• PT Youtube
  • CW Facebook
  • CW Linkedin
  • CW Twitter
10/10/2011 | 1 MINUTE READ

Park Electrochemical tradenames composite strut

Facebook Share Icon LinkedIn Share Icon Twitter Share Icon Share by EMail icon Print Icon

Park's patented composite strut design, used in a NASA and other aerospace systems, has been tradenamed SIGMA STRUT.

Related Suppliers

Park Electrochemical Corp. (Melville, N.Y., USA) on Oct. 10 announced SIGMA STRUT, the new name for its patented composite strut design. A strut is a structural load-carrying element that transfers loads between two points.

The SIGMA STRUT design is said to provide significant weight savings compared to metal struts and other composite struts. The SIGMA STRUT design uses a metal end-fitting, which is co-cured into each end of the strut without the use of adhesives. This technique allows the fittings to carry the full load of the strut body without having to rely on bond areas to carry shear loads as with typical designs.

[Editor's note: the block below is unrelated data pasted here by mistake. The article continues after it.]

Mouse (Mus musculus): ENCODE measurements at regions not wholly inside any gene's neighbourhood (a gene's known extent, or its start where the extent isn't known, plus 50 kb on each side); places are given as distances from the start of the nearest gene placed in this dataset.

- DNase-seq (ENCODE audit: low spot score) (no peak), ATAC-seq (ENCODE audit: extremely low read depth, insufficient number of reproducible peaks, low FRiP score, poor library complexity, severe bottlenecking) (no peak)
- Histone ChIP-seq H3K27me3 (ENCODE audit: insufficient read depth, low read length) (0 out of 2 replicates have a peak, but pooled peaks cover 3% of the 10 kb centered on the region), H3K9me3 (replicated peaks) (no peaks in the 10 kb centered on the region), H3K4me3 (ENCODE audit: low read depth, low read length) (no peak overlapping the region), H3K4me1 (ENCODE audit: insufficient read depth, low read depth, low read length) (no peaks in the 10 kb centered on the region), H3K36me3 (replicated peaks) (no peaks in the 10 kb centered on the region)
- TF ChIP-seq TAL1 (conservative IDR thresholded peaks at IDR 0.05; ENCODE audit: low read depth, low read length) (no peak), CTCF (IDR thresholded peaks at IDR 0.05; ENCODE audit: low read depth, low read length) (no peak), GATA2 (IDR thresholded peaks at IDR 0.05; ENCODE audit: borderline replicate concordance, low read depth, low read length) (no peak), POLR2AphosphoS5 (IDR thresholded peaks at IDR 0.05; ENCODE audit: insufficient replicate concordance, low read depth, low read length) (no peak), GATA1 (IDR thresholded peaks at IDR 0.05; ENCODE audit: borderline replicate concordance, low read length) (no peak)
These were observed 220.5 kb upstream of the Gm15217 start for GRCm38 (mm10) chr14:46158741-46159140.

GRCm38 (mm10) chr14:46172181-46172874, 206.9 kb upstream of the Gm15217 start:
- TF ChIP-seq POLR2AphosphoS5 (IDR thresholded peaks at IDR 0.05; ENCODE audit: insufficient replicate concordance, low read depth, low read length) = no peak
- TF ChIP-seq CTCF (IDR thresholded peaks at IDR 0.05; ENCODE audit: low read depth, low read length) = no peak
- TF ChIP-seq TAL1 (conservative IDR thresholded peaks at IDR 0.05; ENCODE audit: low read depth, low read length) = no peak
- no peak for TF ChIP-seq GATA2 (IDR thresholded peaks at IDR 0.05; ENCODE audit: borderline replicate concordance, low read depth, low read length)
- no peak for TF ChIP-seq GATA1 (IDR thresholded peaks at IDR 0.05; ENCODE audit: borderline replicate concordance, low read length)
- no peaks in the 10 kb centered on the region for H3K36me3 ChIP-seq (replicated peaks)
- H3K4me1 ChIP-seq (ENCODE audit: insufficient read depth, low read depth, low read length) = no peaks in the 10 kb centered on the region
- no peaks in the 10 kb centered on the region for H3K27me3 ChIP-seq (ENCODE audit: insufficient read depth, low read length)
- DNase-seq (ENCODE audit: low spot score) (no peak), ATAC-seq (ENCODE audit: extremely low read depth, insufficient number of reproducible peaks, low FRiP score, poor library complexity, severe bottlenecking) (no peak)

SIGMA STRUT designs have been qualified for use on programs such as the Kistler Aerospace K-1 launch vehicle, NASA Space Shuttle Orbiters and NASA’s Max Launch Abort System (MLAS) program, which was developed with Northrop Grumman Corp. NASA has also tested the SIGMA STRUT design as part of the Structurally Efficient Tapered Strut (SETS1 and SETS2) programs in an effort to select one design to use across multiple NASA programs. In each of these programs the SIGMA STRUT design was chosen for its ability to meet all of the program requirements while still being the lightest solution available. 


  • The fiber

    The structural properties of composite materials are derived primarily from the fiber reinforcement. Fiber types, their manufacture, their uses and the end-market applications in which they find most use are described.

  • Carbon fiber market: Gathering momentum

    All signs point to increasing demand from many market sectors. Will capacity keep pace?

  • 787 integrates new composite wing deicing system

    The composite wing leading edge on Boeing’s Dreamliner features an integrated heating element that incorporates a sprayed metal conductive layer within the laminate stack.  

Related Topics